Once attracted, the chemicals fill up the pore and are bonded to the activated charcoal where they stay. This is known as adsorption and is how activated charcoal filters water so effectively.

You don’t need to worry about these binding sites being used up over the short term. There are millions of pores in one stick of activated charcoal, which will take months of daily use before they are filled up.

three water bottles with activated charcoal
Source: Black + Blum

What does charcoal filter out of water?

We now know that activated charcoal is a very effective water filter, but what exactly does it filter out?

The activated charcoal doesn’t ‘know’ which chemicals and impurities we want filtering out. But thankfully it does a great job of attracting many things we don’t necessarily want to be drinking whilst leaving the salts and minerals that are beneficially to our bodies.

Activated charcoal can help produce healthier and tastier water. As mentioned, this all comes down to natural chemistry.

Activated charcoal can remove and filter out many chemicals and substances from water that we don’t want, such as chlorine, volatile organic compounds (VOCs) and even microplastics.

Just as a side note, chlorine is a common chemical used to disinfect water in public systems, such as the water the comes out of your tap. Chlorine isn’t especially harmful to us in small doses but it can affect the taste and quality of water.

Here’s a list of what activated charcoal can filter out of water:

  • Chlorine and chlorine by-products
  • Nitrate
  • Phosphate
  • Lithium
  • Lead
  • Microplastics

On its own, activated charcoal doesn’t remove every impurity present in water. It may be an excellent water filter, but it isn’t a bona fide miracle worker. Due to the chemical characteristics, some minerals and metals may pass through the filter and stay in the water.

However, activated charcoal filters allow most of the beneficial salts and minerals to stay in the water. The good minerals include magnesium, potassium, sodium and calcium.

Activated charcoal can even release extra beneficial minerals, such as calcium and magnesium, back into the water.

How to use charcoal to filter water?

Using a charcoal water filter couldn’t be much simpler.

It’s as easy as placing the fresh, sterilised activated charcoal straight into your water bottle or water jug.

The water and activated charcoal then need to be left for a while for the filtering to take place. Even after just one hour, a good level of filtering will have occurred. The longer the activated charcoal is left, the better the water quality will be.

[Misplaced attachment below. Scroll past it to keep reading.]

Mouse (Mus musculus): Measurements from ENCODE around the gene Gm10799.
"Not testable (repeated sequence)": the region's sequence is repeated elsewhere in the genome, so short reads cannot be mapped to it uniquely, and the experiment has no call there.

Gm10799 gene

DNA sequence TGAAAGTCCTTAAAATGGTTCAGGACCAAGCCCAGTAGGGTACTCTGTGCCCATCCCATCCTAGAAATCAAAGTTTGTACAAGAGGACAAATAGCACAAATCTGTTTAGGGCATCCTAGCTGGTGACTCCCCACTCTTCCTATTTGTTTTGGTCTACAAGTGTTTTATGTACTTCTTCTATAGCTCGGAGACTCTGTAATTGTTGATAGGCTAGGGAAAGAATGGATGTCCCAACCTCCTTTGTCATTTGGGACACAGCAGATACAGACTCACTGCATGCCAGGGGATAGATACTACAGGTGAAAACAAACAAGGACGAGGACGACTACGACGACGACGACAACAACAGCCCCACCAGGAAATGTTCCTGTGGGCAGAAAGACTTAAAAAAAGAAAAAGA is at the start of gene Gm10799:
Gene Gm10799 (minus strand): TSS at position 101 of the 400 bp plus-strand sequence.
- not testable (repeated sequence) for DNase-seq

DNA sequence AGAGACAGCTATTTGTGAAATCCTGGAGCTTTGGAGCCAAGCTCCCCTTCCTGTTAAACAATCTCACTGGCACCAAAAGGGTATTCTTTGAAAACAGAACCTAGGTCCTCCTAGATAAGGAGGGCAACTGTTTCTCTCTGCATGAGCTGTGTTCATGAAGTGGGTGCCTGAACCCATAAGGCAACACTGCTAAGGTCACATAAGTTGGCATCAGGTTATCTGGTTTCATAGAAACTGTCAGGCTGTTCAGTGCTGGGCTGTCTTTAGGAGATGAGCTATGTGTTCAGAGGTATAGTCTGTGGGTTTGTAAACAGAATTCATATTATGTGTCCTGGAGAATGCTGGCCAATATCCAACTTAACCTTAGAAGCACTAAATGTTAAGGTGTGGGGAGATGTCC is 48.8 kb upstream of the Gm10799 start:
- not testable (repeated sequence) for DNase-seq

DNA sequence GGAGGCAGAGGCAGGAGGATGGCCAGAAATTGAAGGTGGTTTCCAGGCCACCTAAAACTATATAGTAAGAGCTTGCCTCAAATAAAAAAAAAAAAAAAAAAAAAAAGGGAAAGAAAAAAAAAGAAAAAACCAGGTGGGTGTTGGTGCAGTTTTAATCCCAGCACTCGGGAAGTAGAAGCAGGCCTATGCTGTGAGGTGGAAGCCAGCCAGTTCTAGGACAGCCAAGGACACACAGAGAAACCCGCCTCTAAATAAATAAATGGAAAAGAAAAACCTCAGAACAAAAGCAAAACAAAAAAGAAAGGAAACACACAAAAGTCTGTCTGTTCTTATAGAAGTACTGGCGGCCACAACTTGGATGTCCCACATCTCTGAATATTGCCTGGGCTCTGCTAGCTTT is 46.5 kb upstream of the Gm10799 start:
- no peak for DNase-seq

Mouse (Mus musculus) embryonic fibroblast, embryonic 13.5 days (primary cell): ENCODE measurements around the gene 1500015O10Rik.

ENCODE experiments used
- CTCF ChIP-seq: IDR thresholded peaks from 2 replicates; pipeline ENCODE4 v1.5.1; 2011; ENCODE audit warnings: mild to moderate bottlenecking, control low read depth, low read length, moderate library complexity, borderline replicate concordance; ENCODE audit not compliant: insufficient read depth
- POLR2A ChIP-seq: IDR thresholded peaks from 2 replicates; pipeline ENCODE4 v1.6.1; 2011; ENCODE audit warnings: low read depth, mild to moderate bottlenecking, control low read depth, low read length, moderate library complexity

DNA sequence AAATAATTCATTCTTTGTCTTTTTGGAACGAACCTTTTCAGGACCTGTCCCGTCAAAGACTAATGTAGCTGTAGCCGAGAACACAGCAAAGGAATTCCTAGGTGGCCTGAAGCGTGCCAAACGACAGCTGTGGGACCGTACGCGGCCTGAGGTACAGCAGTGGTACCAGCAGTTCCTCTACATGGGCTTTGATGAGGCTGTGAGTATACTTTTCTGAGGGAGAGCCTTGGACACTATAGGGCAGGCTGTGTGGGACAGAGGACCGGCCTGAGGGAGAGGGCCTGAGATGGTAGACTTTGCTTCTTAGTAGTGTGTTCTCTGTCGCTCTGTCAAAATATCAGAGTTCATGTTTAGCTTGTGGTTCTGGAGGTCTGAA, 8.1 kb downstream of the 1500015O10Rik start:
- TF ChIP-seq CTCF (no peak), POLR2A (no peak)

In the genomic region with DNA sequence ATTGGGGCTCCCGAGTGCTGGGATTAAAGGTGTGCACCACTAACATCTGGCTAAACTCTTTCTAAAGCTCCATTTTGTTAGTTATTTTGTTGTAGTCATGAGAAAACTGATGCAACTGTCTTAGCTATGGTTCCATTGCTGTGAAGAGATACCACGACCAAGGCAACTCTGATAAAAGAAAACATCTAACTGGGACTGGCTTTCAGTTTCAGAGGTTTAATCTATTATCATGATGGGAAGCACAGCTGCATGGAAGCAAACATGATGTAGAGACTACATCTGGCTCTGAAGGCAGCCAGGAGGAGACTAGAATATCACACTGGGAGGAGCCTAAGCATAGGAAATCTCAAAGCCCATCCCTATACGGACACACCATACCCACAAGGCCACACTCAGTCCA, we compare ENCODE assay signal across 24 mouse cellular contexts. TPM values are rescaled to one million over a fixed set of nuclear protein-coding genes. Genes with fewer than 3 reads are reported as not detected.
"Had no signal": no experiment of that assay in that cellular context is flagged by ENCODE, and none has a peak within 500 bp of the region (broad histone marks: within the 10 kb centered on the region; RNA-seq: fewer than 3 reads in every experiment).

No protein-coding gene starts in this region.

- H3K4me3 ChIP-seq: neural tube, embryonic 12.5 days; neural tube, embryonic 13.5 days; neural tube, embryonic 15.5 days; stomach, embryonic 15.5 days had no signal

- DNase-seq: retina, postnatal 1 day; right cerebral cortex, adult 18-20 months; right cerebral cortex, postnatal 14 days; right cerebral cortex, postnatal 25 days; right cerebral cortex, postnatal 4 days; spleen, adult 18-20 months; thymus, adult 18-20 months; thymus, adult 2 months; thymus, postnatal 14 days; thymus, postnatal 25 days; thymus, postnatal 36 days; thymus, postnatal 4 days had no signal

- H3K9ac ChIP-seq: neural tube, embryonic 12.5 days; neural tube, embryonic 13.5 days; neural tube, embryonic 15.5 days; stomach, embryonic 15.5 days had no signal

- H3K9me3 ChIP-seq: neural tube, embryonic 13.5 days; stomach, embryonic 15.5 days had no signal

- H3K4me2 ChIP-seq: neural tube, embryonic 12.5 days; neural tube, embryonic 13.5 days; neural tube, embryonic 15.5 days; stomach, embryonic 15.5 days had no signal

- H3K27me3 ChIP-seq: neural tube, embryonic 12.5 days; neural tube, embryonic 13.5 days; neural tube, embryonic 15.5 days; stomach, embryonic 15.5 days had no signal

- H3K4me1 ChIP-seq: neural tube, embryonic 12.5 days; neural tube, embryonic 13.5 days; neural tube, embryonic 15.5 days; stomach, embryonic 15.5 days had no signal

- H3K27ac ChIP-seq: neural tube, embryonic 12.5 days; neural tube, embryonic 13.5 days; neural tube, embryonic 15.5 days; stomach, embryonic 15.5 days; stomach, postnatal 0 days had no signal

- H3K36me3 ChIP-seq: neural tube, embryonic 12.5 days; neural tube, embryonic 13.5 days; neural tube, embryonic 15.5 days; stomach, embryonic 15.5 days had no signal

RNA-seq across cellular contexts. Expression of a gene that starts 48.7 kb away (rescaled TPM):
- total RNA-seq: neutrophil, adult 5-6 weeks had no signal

It’s ideal if you can leave your water bottle in the fridge over night with the activated charcoal inside. When you wake up in the morning you’ll have lovely, cold, high quality water ready to drink.

I use my activated charcoal stick in my stainless steel water bottle and it works perfectly.

The great thing about an activated charcoal stick, such as this one from Black and Blum, is that is lasts a long time. In most cases, around 6 months.

For example, if you use a 750ml bottle of water and fill it up once a day, it will firstly last around 3 months. After this time, you’ll need to recharge your activated charcoal by boiling it in a pan for 10 minutes and let it dry, then it’s good to go for another 3 months.

How good and easy is that? Especially for the very small cost involved in buying one in the first place.

After 6 months, your charcoal water filter will need changing. Remember, when your charcoal stick filters the water, it chemically bonds the compounds to the charcoal permanently. This means over time the huge number of fractures and pores will now have been filled up.

How to reuse your activated charcoal filter?

After 6 months, just because your activated charcoal has finished being a water filter, it doesn’t mean you can’t use it elsewhere!

Those of you who care about the environment will be glad to know that activated charcoal is reusable in other places around the home.

There are a few places where you can reuse your charcoal filter:

  • In cupboards and wardrobes to reduce moisture and the potential for mould
  • Put in places with strong odours, such as fridges or shoes, to reduce smells
  • Crush up and put in soil or indoor house plants
  • Into your compost pile

As you can see activated charcoal is eco-friendly and extremely useful material. This website is all about the simple and sustainable – activated charcoal fits this criteria perfectly and gives you a fantastic opportunity to reduce plastic use.

It’s primary job is to filter water, which it does very effectively through its unique porous structure. It helps turn ordinary tap water into great tasting, healthy, high quality water. Even when your tap water comes from quality sources, such as the Lake District for me, an activated charcoal stick can still make a big, beneficial difference.

Even better, it also has many further re-uses when it’s filtered all the water it can, makes activated charcoal super substance in my eyes. If you are interested, I bought mine from the andkeep.com website and it’s brilliant.


You might be interested to read…